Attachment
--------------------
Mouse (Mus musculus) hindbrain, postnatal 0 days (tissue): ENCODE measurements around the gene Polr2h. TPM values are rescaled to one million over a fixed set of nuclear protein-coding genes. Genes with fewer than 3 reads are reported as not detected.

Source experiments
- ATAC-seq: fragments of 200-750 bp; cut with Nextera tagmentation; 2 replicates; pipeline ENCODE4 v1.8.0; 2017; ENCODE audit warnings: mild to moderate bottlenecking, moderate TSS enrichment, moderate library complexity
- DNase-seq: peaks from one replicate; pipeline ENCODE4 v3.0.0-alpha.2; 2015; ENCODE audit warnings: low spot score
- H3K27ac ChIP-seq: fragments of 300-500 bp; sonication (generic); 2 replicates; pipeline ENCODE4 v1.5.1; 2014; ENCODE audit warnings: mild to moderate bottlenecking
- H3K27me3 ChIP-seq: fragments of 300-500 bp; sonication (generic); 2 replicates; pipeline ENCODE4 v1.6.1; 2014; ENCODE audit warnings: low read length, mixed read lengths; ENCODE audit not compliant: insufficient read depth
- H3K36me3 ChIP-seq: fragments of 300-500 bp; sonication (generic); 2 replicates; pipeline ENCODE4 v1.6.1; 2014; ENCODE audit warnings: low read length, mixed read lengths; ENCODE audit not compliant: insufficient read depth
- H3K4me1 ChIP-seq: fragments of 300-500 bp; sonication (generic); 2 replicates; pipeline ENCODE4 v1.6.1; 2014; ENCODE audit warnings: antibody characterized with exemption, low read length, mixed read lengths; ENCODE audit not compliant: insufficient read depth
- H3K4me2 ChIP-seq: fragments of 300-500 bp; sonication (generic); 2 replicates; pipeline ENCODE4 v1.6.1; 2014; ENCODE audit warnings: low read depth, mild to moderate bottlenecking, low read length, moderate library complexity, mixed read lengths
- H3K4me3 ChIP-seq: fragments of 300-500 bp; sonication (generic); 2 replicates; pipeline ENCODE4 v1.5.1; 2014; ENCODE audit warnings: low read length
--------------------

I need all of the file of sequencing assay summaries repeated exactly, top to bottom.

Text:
Mouse (Mus musculus) hindbrain, postnatal 0 days (tissue): ENCODE measurements around the gene Polr2h. TPM values are rescaled to one million over a fixed set of nuclear protein-coding genes. Genes with fewer than 3 reads are reported as not detected.

Source experiments
- ATAC-seq: fragments of 200-750 bp; cut with Nextera tagmentation; 2 replicates; pipeline ENCODE4 v1.8.0; 2017; ENCODE audit warnings: mild to moderate bottlenecking, moderate TSS enrichment, moderate library complexity
- DNase-seq: peaks from one replicate; pipeline ENCODE4 v3.0.0-alpha.2; 2015; ENCODE audit warnings: low spot score
- H3K27ac ChIP-seq: fragments of 300-500 bp; sonication (generic); 2 replicates; pipeline ENCODE4 v1.5.1; 2014; ENCODE audit warnings: mild to moderate bottlenecking
- H3K27me3 ChIP-seq: fragments of 300-500 bp; sonication (generic); 2 replicates; pipeline ENCODE4 v1.6.1; 2014; ENCODE audit warnings: low read length, mixed read lengths; ENCODE audit not compliant: insufficient read depth
- H3K36me3 ChIP-seq: fragments of 300-500 bp; sonication (generic); 2 replicates; pipeline ENCODE4 v1.6.1; 2014; ENCODE audit warnings: low read length, mixed read lengths; ENCODE audit not compliant: insufficient read depth
- H3K4me1 ChIP-seq: fragments of 300-500 bp; sonication (generic); 2 replicates; pipeline ENCODE4 v1.6.1; 2014; ENCODE audit warnings: antibody characterized with exemption, low read length, mixed read lengths; ENCODE audit not compliant: insufficient read depth
- H3K4me2 ChIP-seq: fragments of 300-500 bp; sonication (generic); 2 replicates; pipeline ENCODE4 v1.6.1; 2014; ENCODE audit warnings: low read depth, mild to moderate bottlenecking, low read length, moderate library complexity, mixed read lengths
- H3K4me3 ChIP-seq: fragments of 300-500 bp; sonication (generic); 2 replicates; pipeline ENCODE4 v1.5.1; 2014; ENCODE audit warnings: low read length